Steven Lee Myers reports for the New York Times that there’s a new wave of Christian refugee flows in Iraq “amid a campaign of violence against them and growing fear that the country’s security forces are unable or, more ominously, unwilling to protect them.”
Those who fled the latest violence — many of them in a panicked rush, with only the possessions they could pack in cars — warned that the new violence presages the demise of the faith in Iraq. Several evoked the mass departure of Iraq’s Jews after the founding of the state of Israel in 1948.
“It’s exactly what happened to the Jews,” said Nassir Sharhoom, 47, who fled last month to the Kurdish capital, Erbil, with his family from Dora, a once mixed neighborhood in Baghdad. “They want us all to go.”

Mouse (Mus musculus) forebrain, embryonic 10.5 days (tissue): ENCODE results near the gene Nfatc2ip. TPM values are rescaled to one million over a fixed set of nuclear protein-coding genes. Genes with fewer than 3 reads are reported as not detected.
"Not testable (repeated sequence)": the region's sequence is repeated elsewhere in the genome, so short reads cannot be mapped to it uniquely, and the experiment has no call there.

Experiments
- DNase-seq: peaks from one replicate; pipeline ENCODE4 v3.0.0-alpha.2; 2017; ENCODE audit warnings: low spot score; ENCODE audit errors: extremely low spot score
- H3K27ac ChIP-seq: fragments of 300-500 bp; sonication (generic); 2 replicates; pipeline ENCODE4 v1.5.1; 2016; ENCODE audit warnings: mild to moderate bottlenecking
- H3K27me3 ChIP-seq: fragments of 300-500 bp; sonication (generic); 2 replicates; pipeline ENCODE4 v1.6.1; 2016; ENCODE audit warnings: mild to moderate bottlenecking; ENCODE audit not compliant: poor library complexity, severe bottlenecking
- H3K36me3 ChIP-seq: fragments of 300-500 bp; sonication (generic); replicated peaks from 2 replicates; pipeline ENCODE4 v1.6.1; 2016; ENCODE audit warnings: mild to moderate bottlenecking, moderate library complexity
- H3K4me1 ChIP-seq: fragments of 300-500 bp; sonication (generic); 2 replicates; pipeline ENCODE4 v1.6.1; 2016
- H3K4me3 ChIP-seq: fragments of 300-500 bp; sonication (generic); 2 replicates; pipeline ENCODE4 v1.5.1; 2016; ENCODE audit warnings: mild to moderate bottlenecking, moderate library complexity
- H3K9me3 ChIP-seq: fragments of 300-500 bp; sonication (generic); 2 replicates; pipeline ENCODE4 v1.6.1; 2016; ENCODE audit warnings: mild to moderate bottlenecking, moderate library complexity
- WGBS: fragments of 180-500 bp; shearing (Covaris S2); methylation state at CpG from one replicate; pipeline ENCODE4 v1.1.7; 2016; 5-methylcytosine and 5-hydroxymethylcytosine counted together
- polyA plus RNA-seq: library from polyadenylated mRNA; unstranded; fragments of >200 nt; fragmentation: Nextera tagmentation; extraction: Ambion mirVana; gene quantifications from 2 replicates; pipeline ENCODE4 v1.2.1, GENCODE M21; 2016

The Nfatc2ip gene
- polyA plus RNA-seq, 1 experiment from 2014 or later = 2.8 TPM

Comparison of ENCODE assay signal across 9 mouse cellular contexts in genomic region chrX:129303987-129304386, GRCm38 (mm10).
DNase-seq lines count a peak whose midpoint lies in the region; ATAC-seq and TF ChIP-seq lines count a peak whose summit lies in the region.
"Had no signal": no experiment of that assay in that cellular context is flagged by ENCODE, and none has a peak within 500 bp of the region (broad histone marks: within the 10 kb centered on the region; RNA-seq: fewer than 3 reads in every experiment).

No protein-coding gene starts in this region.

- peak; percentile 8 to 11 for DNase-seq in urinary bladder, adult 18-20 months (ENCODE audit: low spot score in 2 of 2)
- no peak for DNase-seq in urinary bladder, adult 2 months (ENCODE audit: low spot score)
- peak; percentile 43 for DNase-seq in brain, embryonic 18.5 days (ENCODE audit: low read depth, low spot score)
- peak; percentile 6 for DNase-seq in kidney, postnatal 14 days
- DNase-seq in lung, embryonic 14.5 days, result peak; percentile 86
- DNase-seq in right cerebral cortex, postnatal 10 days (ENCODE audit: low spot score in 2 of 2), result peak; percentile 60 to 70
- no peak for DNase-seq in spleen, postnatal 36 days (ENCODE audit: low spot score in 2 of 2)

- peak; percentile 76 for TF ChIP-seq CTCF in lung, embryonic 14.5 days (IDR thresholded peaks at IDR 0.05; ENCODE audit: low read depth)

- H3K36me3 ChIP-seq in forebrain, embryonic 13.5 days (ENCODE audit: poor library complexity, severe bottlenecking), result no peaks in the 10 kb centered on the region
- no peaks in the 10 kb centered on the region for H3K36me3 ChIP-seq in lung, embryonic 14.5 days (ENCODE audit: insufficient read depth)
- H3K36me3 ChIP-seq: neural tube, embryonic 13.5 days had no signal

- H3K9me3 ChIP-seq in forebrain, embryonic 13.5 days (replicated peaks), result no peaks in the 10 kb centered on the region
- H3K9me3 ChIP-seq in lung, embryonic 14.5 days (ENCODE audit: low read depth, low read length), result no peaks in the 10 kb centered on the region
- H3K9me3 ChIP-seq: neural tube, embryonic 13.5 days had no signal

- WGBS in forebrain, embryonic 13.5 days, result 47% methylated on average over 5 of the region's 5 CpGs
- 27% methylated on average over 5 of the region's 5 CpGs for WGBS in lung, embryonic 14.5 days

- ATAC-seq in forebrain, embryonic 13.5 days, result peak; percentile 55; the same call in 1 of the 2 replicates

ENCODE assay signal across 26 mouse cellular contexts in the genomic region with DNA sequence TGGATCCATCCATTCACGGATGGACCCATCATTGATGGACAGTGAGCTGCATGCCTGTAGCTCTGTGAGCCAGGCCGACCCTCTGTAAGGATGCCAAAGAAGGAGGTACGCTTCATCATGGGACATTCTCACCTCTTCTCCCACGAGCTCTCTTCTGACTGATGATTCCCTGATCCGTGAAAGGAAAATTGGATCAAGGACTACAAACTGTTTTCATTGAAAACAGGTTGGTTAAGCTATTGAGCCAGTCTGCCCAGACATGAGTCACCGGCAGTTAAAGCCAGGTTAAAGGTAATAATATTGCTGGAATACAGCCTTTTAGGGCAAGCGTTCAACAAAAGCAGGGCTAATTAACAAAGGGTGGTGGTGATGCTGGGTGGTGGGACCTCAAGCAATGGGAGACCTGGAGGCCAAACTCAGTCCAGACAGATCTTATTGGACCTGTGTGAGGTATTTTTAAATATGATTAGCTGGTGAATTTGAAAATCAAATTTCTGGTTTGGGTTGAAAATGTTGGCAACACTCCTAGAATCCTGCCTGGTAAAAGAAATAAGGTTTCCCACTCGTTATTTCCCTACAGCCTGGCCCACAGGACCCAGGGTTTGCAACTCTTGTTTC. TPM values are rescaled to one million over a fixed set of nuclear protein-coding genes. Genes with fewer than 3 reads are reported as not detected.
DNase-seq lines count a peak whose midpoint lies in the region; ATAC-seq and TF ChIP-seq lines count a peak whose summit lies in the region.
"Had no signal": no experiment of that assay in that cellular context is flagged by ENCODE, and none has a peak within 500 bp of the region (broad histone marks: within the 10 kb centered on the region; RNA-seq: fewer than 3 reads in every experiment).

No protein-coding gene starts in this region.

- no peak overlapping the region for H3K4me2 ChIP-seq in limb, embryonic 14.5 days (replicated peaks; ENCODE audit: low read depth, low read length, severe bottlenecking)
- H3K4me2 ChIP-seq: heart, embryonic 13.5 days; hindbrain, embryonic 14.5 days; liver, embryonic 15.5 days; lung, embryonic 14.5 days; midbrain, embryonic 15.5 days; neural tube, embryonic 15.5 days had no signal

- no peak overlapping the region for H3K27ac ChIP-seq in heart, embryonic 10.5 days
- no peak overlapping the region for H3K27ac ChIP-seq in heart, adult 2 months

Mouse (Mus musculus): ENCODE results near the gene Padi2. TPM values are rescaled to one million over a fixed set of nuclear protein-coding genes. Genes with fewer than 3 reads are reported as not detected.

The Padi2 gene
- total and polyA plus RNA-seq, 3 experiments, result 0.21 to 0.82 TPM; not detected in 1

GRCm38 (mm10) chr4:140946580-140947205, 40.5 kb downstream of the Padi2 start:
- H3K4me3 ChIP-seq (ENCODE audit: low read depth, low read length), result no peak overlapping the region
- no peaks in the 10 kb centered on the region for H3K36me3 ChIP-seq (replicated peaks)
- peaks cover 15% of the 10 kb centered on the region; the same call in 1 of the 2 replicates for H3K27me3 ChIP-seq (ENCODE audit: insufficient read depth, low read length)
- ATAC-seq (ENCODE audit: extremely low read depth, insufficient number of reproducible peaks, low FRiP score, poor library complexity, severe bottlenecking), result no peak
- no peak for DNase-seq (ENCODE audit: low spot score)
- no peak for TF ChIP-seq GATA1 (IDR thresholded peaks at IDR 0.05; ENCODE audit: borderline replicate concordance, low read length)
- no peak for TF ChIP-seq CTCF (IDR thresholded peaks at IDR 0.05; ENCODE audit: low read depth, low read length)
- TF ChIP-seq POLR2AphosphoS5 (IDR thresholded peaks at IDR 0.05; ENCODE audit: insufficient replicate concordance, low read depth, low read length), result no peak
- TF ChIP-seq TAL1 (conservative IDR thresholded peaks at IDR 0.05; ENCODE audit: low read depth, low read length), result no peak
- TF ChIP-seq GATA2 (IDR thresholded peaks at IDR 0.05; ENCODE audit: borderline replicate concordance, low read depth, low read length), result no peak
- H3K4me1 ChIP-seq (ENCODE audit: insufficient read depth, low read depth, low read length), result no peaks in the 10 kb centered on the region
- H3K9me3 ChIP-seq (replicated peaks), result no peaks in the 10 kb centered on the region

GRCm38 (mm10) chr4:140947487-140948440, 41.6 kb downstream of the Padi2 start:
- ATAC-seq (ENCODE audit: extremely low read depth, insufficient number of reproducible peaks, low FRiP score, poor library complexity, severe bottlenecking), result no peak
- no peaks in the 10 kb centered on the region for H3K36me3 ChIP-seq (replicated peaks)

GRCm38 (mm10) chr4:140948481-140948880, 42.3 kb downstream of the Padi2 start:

The invocation of the persecution of Middle Eastern Jews in the late-1940s is interesting. In late October my colleague Matt Duss compared the mass-displacement of Iraq civilians to the Palestinian naqba that preceded those events. Either way, the history of both the Middle East and other parts of the world is full of examples of this mass-displacement episodes laying the seeds of future bitterness and political conflict. It’s a reminder that for all the putative “success” of post-2007 Iraq, the scale of the human tragedy remains enormous and the extent of the lingering problems remains under-appreciated in the United States.